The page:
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7 minutes ago, Dogtanian said:

With regard to a crisis in China this is something we seem to hear is constantly round the corner.  I don't have particular knowledge in China except anecdotally through work colleague who is has family there.  He seems to think everything is corrupt (at least low level ie visits to the hospital need gresy hands) and whilst average working wage is low house prices are astronomical......

However bad these things seem though, I do wonder how far China is in BETTER state to weather a storm compared to us in the West.  It has a massive growing population firmly controlled under autocratic rule from rulers -that in my eyes- has a focused big vision that has/had carefully studied the mistakes the incumbents like the US (as well as Russia) have made.  Anyway despite their problems they sound like they have better trains and less crumbly bridges (and can achieve this feats in a tiny fraction of the time it would take say a beurocratic unionized fasttened? workforce in the US to do.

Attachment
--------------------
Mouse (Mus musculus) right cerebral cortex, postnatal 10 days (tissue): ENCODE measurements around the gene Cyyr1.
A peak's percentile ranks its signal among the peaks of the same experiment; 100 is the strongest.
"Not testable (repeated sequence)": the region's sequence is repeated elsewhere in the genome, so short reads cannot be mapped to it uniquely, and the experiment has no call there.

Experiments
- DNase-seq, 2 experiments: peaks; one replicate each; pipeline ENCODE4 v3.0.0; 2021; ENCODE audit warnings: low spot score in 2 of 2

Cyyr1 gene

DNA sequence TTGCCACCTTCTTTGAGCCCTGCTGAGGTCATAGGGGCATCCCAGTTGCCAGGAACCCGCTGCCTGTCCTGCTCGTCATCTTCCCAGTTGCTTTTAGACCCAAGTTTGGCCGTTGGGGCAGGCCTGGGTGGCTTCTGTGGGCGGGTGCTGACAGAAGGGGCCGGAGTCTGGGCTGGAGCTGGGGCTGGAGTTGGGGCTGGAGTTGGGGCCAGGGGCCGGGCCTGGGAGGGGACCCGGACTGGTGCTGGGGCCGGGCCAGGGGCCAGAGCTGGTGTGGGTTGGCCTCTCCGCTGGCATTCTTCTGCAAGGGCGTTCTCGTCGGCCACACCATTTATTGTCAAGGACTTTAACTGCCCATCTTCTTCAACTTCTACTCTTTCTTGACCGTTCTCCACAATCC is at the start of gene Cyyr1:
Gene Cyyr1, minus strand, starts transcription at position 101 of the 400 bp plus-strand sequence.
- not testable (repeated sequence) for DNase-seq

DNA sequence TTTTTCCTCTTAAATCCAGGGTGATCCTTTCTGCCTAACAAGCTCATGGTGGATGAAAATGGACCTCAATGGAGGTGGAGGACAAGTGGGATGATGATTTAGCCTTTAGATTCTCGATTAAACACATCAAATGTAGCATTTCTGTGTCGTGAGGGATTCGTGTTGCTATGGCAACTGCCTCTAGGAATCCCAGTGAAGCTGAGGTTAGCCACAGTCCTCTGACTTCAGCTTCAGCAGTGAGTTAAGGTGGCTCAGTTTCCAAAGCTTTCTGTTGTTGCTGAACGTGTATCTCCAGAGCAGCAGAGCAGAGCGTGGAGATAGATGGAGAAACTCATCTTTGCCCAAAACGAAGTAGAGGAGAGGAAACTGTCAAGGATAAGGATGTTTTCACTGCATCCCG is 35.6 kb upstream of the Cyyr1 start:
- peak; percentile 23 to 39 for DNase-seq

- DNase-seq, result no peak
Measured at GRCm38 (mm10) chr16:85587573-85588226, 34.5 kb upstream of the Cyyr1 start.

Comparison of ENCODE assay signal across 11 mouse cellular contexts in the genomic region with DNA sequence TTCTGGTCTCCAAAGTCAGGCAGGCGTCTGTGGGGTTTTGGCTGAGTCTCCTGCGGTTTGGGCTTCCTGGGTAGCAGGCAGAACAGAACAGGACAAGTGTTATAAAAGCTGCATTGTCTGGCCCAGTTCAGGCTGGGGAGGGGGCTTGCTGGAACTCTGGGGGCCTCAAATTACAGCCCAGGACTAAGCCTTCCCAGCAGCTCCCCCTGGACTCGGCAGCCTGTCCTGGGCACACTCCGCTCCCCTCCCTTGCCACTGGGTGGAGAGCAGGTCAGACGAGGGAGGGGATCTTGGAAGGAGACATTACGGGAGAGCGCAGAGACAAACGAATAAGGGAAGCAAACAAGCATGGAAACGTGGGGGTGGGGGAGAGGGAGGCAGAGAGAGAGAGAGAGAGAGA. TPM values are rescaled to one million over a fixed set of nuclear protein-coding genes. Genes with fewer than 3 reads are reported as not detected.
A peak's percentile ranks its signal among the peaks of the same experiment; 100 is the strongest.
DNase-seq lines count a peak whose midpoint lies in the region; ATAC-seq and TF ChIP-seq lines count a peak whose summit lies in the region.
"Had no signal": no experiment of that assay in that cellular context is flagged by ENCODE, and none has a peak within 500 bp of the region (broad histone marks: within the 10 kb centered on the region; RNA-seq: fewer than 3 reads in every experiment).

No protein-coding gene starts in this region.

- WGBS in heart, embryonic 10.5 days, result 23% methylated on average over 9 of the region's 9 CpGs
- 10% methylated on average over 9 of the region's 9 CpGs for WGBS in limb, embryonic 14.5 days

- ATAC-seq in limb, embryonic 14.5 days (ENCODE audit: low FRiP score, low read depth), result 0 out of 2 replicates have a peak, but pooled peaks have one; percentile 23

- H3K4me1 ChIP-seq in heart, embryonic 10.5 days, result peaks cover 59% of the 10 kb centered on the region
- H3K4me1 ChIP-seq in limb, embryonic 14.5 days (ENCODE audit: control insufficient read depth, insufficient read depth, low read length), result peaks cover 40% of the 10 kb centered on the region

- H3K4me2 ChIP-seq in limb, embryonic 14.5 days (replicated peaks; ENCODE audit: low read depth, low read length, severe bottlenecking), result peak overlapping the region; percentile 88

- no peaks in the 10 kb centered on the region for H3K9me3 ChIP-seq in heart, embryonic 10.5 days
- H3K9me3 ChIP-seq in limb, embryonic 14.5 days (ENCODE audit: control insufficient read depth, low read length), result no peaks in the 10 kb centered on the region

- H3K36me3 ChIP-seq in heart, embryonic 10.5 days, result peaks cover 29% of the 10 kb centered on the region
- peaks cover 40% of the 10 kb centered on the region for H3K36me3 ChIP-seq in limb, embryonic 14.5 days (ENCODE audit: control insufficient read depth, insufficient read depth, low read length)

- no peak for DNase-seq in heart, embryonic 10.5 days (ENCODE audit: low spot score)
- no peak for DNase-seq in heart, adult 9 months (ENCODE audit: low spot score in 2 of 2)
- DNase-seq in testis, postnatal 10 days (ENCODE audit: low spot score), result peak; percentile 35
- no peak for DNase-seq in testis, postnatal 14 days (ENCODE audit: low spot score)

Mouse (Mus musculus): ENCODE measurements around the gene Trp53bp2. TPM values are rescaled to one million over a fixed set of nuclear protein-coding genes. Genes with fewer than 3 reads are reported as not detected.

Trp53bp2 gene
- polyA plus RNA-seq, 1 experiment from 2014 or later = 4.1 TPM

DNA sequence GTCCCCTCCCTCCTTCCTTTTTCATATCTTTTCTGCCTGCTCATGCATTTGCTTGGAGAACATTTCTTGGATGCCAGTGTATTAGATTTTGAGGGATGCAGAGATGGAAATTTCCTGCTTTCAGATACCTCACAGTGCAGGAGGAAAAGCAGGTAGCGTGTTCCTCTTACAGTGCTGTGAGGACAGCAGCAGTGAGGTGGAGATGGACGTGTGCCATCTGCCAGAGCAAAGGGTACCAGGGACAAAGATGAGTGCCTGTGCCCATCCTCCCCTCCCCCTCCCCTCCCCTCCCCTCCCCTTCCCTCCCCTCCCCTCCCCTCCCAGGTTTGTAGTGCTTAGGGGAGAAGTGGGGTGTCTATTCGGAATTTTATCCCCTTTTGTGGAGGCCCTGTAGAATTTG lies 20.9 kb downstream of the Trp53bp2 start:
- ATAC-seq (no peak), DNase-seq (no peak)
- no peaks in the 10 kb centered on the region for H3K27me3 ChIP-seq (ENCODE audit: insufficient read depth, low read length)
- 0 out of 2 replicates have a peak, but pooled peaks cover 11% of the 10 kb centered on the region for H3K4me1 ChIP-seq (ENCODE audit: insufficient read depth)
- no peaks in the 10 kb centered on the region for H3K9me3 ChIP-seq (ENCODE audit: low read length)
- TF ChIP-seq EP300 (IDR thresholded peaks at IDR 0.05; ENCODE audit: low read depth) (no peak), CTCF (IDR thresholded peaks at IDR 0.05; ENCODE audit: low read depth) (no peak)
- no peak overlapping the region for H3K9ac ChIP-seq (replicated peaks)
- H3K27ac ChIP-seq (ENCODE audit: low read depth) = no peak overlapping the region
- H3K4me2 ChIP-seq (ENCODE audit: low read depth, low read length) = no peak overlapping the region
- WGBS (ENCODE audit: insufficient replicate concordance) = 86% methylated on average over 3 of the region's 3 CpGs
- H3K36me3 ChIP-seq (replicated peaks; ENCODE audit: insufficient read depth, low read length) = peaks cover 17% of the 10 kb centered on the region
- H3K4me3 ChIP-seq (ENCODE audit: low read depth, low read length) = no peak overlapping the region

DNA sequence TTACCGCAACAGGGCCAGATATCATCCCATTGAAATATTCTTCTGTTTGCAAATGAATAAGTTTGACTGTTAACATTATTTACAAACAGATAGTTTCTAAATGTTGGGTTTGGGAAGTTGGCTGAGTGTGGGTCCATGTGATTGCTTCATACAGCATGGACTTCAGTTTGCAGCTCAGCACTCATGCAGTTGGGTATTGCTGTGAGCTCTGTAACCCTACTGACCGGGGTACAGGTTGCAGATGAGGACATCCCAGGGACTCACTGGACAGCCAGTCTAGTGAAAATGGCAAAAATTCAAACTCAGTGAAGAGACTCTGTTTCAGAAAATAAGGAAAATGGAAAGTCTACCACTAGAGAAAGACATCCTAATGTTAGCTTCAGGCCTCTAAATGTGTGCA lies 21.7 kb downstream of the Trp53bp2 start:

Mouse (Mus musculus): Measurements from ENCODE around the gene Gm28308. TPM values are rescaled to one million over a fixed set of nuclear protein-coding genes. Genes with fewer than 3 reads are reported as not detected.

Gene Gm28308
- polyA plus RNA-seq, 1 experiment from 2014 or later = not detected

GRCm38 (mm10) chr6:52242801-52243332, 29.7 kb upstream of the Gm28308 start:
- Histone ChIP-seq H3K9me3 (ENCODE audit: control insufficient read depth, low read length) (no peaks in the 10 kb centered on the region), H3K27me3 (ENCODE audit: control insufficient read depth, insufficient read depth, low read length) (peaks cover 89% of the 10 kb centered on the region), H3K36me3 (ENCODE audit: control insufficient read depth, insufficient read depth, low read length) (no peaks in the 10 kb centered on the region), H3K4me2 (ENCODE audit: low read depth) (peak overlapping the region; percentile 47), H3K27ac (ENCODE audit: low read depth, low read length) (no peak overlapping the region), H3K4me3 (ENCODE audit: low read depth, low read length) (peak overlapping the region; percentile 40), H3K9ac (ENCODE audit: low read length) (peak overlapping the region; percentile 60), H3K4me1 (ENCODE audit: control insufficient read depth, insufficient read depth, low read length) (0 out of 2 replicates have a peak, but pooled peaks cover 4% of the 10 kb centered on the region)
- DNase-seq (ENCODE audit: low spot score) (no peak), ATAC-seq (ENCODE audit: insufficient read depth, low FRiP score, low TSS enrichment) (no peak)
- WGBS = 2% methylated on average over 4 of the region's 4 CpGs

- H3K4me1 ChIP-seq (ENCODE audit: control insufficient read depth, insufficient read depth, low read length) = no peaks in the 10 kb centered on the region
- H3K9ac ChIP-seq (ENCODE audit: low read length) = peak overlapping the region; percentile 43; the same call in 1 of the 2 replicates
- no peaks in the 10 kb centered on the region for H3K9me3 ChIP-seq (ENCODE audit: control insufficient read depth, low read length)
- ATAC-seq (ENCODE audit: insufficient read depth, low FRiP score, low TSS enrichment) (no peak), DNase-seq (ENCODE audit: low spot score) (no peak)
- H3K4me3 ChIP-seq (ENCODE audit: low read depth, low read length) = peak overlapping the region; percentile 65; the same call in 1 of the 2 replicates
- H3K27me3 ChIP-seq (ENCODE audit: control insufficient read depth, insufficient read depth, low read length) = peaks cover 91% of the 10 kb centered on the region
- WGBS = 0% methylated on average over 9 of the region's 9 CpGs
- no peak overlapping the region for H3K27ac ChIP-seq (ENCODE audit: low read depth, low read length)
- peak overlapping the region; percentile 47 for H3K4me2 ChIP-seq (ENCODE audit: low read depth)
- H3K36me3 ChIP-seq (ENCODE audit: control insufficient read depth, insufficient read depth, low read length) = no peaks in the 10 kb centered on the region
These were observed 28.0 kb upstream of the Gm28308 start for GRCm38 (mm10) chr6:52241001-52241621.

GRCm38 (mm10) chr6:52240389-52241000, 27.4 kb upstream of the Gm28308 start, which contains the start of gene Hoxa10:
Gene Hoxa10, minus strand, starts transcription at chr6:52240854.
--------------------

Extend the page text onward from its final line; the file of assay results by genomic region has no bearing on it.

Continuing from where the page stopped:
Yes, their lower standards of human rights probably are a strength in that respect. I dare say there are parallels with the Victorians. (What your town is in the way of this new reservoir/train line/motorway?... How inconvenient!) Not sure it's something to aspire to though, and I think the reference to crisis is in their finances, which could well be linked to the infrastructure spending if the numbers haven't added up.

But it's a good point that that there are strengths and weaknesses, which sometimes get lost in the narrative. I suppose that's what makes it difficult to see what the future holds.

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Probably another false dawn, those Italian rebels will turn out to be the usual puppets if they ever get in. They'll get taken to the special club and shown some gold and the wrong end of a gun.

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Wondered why Gilt yields have dropped so much recently.

Italian ones have nearly doubled in the last couple of weeks and risen exponentially in the last few days.

Flight to safety.

Edited by Oliver Sutton

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1 hour ago, TheCountOfNowhere said:

Just came across this from Deutche Bank